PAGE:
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Unlucky students are taught to hate poetry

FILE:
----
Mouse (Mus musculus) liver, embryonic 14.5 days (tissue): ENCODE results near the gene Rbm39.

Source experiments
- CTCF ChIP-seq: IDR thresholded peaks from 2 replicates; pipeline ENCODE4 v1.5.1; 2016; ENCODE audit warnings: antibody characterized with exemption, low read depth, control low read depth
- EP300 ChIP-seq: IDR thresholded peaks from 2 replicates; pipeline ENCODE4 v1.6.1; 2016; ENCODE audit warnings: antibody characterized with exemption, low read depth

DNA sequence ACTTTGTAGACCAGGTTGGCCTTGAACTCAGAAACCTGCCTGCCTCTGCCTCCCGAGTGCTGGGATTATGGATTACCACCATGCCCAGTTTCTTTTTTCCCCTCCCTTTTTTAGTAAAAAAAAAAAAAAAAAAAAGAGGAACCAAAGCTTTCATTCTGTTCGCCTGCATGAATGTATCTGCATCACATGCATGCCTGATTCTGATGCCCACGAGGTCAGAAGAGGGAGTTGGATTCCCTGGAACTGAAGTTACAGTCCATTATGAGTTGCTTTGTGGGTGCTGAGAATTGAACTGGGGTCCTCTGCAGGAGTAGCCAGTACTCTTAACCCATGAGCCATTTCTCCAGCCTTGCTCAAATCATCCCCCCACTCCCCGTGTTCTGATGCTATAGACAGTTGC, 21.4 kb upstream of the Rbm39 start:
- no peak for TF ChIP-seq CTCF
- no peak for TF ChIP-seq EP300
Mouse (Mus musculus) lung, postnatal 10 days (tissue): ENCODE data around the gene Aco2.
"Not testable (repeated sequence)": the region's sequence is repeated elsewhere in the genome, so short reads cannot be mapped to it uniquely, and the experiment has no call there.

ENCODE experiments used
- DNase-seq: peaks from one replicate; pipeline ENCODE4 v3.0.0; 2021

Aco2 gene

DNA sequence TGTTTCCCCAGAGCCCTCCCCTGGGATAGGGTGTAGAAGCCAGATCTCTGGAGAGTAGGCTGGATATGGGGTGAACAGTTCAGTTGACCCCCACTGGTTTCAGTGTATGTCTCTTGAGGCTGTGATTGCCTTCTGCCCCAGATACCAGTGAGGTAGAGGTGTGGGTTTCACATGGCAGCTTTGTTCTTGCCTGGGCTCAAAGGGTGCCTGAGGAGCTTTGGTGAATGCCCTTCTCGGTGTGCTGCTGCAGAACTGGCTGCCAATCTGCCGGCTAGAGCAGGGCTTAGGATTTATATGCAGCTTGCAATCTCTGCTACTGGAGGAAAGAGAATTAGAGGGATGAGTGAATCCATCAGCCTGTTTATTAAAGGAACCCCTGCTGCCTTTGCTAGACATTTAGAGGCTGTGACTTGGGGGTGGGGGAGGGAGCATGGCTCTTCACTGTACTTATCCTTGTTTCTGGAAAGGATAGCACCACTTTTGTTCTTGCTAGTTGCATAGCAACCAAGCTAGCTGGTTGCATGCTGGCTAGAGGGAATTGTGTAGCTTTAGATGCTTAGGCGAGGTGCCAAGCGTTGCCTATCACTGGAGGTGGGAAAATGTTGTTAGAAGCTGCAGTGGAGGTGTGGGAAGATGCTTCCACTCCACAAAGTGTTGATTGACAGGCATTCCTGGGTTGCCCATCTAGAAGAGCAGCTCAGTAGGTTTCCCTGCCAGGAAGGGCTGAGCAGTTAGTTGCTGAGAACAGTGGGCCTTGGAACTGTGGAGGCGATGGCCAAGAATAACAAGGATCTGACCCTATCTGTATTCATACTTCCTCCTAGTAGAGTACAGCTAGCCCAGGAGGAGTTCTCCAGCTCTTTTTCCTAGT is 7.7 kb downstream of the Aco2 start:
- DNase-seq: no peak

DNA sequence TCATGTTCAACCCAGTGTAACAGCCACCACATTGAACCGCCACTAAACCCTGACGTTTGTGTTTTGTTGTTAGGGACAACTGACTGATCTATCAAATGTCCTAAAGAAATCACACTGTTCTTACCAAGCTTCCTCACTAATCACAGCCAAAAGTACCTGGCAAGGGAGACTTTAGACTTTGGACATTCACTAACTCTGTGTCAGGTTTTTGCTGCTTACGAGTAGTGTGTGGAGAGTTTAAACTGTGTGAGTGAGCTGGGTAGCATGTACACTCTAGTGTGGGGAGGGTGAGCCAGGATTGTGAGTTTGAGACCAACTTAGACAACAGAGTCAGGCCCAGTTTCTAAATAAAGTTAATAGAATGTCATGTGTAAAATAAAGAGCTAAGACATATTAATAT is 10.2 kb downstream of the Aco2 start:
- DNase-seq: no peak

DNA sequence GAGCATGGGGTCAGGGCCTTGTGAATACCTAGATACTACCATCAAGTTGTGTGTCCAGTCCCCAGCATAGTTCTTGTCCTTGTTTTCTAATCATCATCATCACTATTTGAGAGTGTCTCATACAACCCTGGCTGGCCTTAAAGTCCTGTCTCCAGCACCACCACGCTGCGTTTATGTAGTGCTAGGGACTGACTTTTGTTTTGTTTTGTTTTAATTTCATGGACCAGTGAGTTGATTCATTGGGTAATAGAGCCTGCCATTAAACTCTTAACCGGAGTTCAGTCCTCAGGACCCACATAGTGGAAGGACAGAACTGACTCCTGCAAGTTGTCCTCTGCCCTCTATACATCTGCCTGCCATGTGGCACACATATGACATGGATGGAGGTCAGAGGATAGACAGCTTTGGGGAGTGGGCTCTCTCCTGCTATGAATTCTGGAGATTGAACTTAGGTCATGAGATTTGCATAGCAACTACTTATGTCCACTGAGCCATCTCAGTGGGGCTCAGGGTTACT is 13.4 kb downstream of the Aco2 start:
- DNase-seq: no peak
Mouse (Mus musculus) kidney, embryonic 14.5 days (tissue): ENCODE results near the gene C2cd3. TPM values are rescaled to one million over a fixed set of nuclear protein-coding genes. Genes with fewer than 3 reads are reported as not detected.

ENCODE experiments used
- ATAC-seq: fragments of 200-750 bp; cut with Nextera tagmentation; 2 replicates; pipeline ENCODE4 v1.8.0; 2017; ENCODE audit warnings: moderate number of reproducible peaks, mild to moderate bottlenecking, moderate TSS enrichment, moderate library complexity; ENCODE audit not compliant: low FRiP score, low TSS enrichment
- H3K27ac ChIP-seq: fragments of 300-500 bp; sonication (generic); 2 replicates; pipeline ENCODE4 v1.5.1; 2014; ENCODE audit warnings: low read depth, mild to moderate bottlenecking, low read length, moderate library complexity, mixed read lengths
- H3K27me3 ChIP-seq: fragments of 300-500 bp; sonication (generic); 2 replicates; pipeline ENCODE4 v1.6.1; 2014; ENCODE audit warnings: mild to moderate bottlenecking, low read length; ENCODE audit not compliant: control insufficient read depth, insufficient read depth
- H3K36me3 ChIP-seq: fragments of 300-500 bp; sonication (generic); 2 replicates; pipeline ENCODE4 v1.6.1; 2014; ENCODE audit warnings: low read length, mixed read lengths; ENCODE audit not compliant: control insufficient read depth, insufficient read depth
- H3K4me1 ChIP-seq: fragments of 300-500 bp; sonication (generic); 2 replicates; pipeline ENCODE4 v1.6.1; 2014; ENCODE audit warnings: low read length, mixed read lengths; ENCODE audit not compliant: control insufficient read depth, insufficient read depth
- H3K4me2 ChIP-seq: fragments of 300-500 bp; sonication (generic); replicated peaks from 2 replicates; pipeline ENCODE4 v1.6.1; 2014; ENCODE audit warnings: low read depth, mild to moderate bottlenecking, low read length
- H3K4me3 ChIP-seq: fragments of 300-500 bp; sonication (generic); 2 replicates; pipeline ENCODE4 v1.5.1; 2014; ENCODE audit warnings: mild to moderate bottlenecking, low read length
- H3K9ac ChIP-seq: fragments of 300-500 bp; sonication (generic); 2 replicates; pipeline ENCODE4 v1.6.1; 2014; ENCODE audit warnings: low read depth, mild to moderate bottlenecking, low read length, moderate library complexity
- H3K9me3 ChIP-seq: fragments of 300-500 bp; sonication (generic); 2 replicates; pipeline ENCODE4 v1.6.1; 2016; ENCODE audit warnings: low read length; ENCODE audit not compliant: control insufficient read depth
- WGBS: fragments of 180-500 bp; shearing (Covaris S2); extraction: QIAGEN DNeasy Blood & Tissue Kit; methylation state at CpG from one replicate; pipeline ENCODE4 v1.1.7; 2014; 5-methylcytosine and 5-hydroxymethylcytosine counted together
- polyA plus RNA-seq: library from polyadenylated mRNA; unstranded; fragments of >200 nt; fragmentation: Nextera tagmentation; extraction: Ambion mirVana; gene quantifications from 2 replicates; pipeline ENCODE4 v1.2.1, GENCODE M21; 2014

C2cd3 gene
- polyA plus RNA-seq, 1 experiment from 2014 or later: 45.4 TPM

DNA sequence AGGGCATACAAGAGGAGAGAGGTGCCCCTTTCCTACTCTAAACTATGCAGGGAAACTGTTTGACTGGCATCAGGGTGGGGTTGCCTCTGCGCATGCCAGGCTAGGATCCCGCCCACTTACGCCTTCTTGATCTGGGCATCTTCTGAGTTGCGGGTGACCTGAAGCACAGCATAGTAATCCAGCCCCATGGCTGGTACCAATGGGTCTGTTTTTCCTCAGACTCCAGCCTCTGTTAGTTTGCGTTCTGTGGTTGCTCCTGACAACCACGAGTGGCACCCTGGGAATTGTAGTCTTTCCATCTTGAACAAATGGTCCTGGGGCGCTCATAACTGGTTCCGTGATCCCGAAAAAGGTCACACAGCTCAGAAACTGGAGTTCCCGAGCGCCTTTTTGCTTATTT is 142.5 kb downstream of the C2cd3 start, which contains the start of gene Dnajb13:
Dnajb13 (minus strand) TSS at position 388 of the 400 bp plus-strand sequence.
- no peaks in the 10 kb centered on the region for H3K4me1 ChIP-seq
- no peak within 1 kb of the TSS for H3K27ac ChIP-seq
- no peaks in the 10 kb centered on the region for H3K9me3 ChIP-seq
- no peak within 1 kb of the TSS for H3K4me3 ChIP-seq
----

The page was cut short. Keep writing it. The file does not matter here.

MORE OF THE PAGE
On a recent trip to a hospital emergency room, my husband Austin Straus met a very ill 14-year-old and her 41-year-old mother. They struck up a conversation and the middle-school student complained that she was having trouble with a homework assignment to write five poems. Rather than illuminate the process for the confused pupils, many having never seen a poem, the teacher told them to “take a look at Shakespeare.” Neither the student nor her mother, living in impoverished circumstances, knew The Bard’s work. My husband recommended they try and find the poetry of Langston Hughes. They hadn’t heard of him either. Instantly, the incident triggered in me a wave of nauseating hurt and rage. I’ve never taken the time to exorcise my school-days demons. They flare up and torture my psyche every time I step onto a campus, as I fight off recollected frowns, tut-tuts and epithets—the mockeries of “superior” teachers who disdained their Black and Latin charges—who taught many of us to hate school if not the process of education. Lucky me—in those early years of the civil rights movement— I encountered a half-dozen sensitive teachers who inspired my love of poetry instead of squelching it. I am forever grateful for that nameless White female, who, in her clunky shoes and calf-length tweed skirts, passed out poems on mimeograph paper to her first-grade students. When talking to students myself, I often tell the story of the very prim and ebony Mrs. Covington who challenged her junior high school English class to memorize “Invictus” before telling us who had authored the poem.